Current materials represent partial translations of the microfilm copies of the “Life in the Tangutsk monastery Lavran. A diary of a Buddhist pilgrim.1906-1907.” which are currently archived at the institute of Mongol, Buddhist and Tibetan studies.
The materials are covering a research expedition to Lavran monastery undertaken by B.Baradin.(3) The expeditions agenda was to describe the life and traditions of the monastery and its inhabitants and, if possible, to investigate the basis of the spiritual culture of all contemporary Mongol-Tibetan nationalities, since, in the researcher’s opinion, the research into this topic remained incomplete.
(p.1)The diary materials are significant due to the historic-cultural emphasis and the assessment of the role of Buddhism and of the Buddhist monasteries that played in the social, spiritual and cultural life of the nations in the Central Asia and South Siberia.
(p.5) The territory Amdo, where the Lavran monastery is situated, is positioned on the crossroads of the Indian, Chinese and Arabic civilizations. A special significance of the diary is in the descriptions made by Baradin of the multitude** and specifics** of this region of Tibet with a multinational population. The diary materials are also valuable for the descriptions of the author’s observations of the interconnection of the Buddhist tradition and traditional beliefs of the locals. Lavran’s religious practices involved a multitude of local and appropriated non-Buddhist rituals and practices, as well as the practices of the Bon religion, commemoration of the non-Buddhist gods and deities.
(2) Baradin was contributing to the diary on a daily basis, without breaks, providing detailed descriptions of everything that he witnessed happening during that day. The diary highlights the details of the daily life of not only the inhabitants of the monastery, but the community of the upper social strata, as well as Tangutsk peasants.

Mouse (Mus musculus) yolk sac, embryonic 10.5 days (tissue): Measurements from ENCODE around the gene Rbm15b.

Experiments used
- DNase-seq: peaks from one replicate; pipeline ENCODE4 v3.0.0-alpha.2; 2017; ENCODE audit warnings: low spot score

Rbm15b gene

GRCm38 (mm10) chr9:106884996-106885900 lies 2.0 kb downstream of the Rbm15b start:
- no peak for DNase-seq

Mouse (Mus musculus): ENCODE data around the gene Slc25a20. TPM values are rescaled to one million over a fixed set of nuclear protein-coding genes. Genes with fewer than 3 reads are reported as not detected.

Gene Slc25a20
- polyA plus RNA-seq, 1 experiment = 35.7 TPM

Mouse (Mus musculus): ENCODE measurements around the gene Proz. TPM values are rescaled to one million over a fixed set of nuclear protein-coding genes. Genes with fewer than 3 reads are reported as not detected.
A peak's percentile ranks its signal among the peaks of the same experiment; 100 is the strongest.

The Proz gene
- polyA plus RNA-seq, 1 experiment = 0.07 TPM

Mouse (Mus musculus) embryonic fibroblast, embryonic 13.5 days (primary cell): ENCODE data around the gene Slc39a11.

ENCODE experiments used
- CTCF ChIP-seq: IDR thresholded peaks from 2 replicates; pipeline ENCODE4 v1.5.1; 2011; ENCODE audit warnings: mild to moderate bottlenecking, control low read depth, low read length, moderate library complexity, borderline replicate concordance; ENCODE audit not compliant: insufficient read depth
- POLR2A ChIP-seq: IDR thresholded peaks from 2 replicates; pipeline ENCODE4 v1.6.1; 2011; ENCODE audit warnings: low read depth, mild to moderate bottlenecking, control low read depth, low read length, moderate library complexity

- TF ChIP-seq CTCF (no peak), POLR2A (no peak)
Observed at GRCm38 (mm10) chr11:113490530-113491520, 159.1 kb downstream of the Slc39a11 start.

(4) During the time of its existence, the Lavran monastery has become one of the 6 largest Tibetan monasteries and has gained the status of the exemplar educational religious center. It is famous for its libraries, lineages of hereditary teachers, practice of public philosophic debates and high quality monastery education. Technically, the monastery represents a university organized according to the traditions of classical Indian Buddhist universities, representing 6 major departments further subdivided into specialty faculties. The emphasis is placed on the studies and practice of the sutras and tantras and the entire Buddhist body of knowledge and related meditative and scholarly disciplines. All educational activities are organized around and take place strictly according to the moon calendar.
Overall Lavran observes traditions of the orthodox Tibetan Gelugpa School, but is not limited to it. Among the current inhabitants of the monastery one can find the followers of other, including much older traditions, for example Nyingma, and other schools. Though academically, Lavran has modeled itself on pluralism, the education was not available to everyone. (here the author changes the timeframe to the past)
(6)Baradin has pioneered the research into the practices of the Amdo’s Tibetan Buddhist monasteries, their internal structures and organizing principles, which he related to the ancient Indian type of Buddhist universities. The author supplies the detailed descriptions of Buddhist educational literature, systems of monastery education and development, instruction methods used at the specialized faculties of different schools and branches, as well as the information on the public defense of their title by Lamas.
Right before the dusk I observed the monks drawing whites swastika figures with powdered lime in front of their houses.